# My proof on showing $(\ell^{1}, \vert \vert \vert \cdot \vert \vert \vert)$ is Banach

Show that $$(\ell^{1}, \vert \vert \vert \cdot \vert \vert \vert)$$ is Banach , where $$\vert \vert \vert x\vert \vert \vert:=\sup\limits_{n}\vert \sum\limits_{j=1}^{n}x_{j} \vert$$

My idea:

let $$(x^{(k)})_{k} \subseteq \ell^{1}$$ be a Cauchy sequence, thus for any $$\epsilon > 0$$ there exists $$N \in \mathbb N$$ so that for all $$l, m \geq \mathbb N: \vert \vert \vert x^{l}-x^{m}\vert \vert \vert<\epsilon$$. Note that this means that $$\forall n \in \mathbb N$$: $$\vert \sum\limits_{j=1}^{n}x_{j}^{l}-x_{j}^{m}\vert<\epsilon\Rightarrow \vert x_{1}^{l}-x_{1}^{m}\vert < \epsilon$$ but it is then certain that $$\vert x_{2}^{l}-x_{2}^{m}\vert < 2\epsilon$$. This looks like I can reduce the "cauchyness" of $$(x^{(k)})_{k}$$ to cauchy sequences $$(x_{j}^{(k)})_{k}$$ for all $$j \in \mathbb N$$ (this true, no?). Given the completeness of $$\mathbb R$$ with the euclidean norm, and the equivalence of finite dimensional norms, $$\lim\limits_{k\to \infty}x_{j}^{k}:=x_{j}$$ exists and we now show that $$x:=(x_{j})_{j}\in \ell^{1}$$

Question: Do we show that $$\vert \vert x\vert \vert_{1} <\infty$$ or $$\vert \vert \vert x\vert \vert \vert< \infty$$, it's difficult to know since $$\ell^{1}$$ is explicitly defined by the $$\vert \vert \cdot \vert \vert_{1}$$-norm, but we're looking at the space $$(\ell^{1}, \vert \vert \vert \cdot \vert \vert \vert)$$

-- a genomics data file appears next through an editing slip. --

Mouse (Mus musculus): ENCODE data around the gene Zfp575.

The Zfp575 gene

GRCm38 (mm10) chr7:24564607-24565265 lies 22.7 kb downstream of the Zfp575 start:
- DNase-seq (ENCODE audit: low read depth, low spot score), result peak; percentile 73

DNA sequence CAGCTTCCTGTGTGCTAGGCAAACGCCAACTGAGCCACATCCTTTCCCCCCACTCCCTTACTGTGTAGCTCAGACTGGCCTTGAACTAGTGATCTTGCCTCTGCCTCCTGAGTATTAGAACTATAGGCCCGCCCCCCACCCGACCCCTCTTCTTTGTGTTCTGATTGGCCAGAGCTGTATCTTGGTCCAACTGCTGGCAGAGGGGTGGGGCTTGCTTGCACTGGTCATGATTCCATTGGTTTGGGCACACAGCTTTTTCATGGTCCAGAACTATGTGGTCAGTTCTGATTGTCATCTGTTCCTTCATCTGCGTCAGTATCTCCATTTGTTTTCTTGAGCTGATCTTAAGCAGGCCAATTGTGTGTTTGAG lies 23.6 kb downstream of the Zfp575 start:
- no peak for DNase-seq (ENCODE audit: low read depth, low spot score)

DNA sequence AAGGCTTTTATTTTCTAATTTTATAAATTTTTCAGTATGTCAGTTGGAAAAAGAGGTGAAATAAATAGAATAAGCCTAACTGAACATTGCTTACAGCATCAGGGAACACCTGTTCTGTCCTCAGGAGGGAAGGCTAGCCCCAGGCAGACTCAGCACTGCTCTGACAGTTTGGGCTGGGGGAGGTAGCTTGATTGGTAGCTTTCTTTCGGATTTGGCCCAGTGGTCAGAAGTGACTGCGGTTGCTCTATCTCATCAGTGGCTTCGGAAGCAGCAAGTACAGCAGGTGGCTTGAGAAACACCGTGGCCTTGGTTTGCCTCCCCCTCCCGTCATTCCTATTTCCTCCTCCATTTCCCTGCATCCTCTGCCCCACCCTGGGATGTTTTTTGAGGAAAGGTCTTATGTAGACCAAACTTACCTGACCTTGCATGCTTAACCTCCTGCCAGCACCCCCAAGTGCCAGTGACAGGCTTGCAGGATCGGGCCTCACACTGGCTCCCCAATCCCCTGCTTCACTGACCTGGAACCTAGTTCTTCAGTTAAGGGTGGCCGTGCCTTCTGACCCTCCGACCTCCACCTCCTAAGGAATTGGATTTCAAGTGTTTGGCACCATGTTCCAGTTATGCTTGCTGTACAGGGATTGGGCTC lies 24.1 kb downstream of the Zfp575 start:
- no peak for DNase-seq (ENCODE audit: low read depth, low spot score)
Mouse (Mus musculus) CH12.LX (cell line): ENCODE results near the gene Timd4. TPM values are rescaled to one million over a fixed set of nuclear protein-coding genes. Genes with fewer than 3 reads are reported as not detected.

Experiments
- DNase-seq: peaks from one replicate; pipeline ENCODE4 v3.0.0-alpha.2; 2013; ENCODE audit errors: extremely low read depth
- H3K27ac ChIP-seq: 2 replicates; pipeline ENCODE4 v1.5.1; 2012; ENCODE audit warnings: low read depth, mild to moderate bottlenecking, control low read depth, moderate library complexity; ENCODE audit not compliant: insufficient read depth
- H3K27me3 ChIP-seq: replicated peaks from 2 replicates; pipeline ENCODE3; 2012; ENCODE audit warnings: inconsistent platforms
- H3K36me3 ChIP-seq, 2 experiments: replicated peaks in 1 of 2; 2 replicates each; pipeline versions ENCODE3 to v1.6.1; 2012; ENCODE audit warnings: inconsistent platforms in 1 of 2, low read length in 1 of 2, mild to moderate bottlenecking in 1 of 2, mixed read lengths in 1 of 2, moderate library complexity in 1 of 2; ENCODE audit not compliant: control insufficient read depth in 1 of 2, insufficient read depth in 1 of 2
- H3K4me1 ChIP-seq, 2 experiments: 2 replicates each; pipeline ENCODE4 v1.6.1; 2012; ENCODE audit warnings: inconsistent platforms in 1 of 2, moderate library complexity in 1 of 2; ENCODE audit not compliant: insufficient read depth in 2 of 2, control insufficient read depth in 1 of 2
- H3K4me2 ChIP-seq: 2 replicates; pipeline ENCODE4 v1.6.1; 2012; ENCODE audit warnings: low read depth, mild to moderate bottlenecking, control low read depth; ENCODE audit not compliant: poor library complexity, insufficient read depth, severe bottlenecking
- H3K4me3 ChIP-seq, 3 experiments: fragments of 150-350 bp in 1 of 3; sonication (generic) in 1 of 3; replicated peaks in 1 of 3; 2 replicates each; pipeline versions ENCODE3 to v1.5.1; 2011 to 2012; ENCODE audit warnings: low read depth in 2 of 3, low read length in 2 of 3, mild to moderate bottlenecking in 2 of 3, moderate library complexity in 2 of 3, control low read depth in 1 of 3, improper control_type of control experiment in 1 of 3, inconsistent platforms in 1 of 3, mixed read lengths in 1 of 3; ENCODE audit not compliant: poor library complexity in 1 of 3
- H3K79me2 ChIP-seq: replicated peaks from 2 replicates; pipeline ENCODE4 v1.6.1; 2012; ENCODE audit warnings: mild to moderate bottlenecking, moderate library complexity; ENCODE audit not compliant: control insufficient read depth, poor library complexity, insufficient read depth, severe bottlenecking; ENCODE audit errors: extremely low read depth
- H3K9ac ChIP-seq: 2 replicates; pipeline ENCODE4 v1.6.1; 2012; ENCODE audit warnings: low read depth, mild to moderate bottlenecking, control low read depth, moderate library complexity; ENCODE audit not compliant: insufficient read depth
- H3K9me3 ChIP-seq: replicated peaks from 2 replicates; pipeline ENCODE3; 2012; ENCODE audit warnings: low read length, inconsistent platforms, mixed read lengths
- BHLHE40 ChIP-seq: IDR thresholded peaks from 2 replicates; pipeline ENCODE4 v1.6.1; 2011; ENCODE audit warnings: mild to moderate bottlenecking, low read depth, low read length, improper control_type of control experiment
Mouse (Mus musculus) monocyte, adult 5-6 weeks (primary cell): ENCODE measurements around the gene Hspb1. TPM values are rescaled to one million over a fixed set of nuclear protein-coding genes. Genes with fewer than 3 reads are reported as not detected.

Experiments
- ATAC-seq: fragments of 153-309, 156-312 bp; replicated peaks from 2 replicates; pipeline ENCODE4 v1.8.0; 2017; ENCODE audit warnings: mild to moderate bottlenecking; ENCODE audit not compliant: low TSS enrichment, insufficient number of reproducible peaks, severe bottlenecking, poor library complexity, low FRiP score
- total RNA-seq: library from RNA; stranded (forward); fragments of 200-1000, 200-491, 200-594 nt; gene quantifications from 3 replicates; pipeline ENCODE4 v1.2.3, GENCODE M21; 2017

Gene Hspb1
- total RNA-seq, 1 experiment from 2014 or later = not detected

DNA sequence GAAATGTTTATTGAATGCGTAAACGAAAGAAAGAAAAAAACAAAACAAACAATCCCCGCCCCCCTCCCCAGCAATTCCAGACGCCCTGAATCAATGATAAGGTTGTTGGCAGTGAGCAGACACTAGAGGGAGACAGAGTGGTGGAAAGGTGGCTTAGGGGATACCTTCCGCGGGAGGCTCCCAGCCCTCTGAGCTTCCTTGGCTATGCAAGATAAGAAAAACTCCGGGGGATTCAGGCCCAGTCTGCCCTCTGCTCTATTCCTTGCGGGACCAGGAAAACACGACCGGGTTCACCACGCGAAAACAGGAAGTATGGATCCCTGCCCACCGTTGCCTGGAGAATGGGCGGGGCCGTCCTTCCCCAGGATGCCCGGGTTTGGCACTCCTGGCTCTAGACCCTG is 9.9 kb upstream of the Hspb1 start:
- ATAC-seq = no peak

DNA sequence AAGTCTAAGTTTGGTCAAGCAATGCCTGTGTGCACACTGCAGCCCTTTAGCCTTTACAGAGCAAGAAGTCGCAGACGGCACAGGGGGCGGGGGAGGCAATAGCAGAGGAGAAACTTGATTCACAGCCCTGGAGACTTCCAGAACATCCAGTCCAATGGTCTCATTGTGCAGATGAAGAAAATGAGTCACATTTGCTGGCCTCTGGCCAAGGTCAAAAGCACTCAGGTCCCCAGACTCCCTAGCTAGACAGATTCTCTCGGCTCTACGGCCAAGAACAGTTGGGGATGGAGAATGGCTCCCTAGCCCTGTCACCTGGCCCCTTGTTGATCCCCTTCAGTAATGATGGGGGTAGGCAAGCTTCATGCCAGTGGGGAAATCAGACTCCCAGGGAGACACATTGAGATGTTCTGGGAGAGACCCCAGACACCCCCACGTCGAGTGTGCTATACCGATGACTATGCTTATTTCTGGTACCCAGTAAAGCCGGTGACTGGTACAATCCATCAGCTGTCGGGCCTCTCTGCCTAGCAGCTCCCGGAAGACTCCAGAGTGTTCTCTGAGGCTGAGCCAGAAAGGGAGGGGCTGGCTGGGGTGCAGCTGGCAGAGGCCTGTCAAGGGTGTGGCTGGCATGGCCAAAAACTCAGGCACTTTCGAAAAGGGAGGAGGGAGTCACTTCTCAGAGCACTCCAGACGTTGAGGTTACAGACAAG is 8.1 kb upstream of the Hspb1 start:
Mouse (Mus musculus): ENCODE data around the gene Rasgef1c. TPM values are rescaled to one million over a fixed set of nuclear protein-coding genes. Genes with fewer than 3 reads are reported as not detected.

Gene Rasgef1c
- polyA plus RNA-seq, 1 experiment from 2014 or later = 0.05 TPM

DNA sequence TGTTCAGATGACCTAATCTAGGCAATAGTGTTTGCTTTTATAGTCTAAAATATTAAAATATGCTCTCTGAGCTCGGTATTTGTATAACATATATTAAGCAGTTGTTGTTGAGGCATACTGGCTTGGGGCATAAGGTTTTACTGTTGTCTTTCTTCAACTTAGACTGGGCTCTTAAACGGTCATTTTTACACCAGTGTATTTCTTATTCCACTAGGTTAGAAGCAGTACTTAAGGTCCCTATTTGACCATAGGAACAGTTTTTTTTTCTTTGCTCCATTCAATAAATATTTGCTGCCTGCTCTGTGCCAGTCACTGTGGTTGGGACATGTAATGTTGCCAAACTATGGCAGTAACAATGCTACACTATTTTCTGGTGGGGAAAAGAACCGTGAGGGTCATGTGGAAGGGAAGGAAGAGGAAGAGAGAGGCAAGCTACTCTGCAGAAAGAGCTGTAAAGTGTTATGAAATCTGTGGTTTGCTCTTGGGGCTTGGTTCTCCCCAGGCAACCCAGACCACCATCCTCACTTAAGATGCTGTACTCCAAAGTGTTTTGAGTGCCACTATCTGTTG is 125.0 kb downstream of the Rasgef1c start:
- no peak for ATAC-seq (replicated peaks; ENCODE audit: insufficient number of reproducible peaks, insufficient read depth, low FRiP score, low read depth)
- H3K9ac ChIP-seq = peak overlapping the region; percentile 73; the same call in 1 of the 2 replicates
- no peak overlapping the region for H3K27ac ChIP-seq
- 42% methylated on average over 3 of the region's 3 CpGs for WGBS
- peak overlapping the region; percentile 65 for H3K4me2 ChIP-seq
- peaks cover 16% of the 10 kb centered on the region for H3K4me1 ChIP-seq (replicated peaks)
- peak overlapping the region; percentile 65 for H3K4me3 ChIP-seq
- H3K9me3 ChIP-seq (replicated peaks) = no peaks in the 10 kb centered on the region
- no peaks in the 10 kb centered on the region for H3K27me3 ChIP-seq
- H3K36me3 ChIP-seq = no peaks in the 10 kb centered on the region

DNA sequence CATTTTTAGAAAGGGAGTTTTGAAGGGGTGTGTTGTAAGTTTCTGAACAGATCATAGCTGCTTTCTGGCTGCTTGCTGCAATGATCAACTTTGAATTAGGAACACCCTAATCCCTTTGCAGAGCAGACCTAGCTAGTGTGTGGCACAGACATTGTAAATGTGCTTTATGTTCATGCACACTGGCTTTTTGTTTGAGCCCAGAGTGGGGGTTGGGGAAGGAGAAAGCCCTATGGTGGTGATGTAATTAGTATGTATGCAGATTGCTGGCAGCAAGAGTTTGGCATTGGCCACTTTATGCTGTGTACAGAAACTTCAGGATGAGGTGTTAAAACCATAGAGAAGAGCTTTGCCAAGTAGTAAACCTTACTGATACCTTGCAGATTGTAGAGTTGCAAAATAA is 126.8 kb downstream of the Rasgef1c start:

I will assume the latter:

let $$n \in \mathbb N$$: $$\vert \sum\limits_{j=1}^{n}x_{j}\vert=\vert \sum\limits_{j=1}^{n}\lim\limits_{m\to \infty}x_{j}^{m}\vert=\lim\limits_{m\to \infty}\vert \sum\limits_{j=1}^{n}x_{j}^{m}\vert\leq \lim\limits_{m\to \infty}\vert \vert\vert x^{m}\vert \vert\vert<\lim\limits_{m\to \infty} c <\infty$$

Note: we can take the limit out given the sum is finite and $$\vert \cdot \vert$$ is continuous.

Since this holds for all $$n \in \mathbb N$$ it has to hold for $$\sup\limits_{n}\vert \sum\limits_{j=1}^{n}x_{j}\vert<\infty$$ so $$x \in \ell^{1}$$.

We then argue for convergence similarly. Is my proof ok?

• @HennoBrandsma you are confused, this person is not showing that $\ell^1$ is a Banach space. – Tony Jun 9 at 21:57
• @TonyS.F. I see now he's trying some alternative norm? – Henno Brandsma Jun 9 at 21:58
• Indeed. @SABOY I don't see how it follow that $|\sum\limits_{j=1}^n x^l_j-x^m_j|<\epsilon$ implies that $|x^l_1-x^m_1|<\epsilon$. – Tony Jun 9 at 22:00
• It holds for all $n \in \mathbb N$ so it must hold when $n=1$ – SABOY Jun 9 at 22:05
• Did the exercise ask this, or was it "prove or disprove""??? – David C. Ullrich Jun 10 at 0:04

A little functional analysis shows it's impossible unless the two norms are equivalent; thinking about examples showing they're not equivalent leads to this: If $$x_n=(1,-1,1/2,-1/2,1/3,-1/3,\dots,1/n,-1/n,0,0,0,\dots)$$ then $$(x_n)$$ is a Cauchy sequence that doesn't converge to any $$x\in\ell_1$$.
(It is true that the $$\ell_1$$ norm is equivalent to $$||||x||||=\sup_F\left|\sum_{j\in F}x_j\right|,$$where the sup runs over all finite sets $$F\subset\Bbb N$$.)
Exercise The completion of $$\ell_1$$ in the norm above is the space of all $$x=(x_1,\dots)$$ such that $$\sum x_j$$ converges.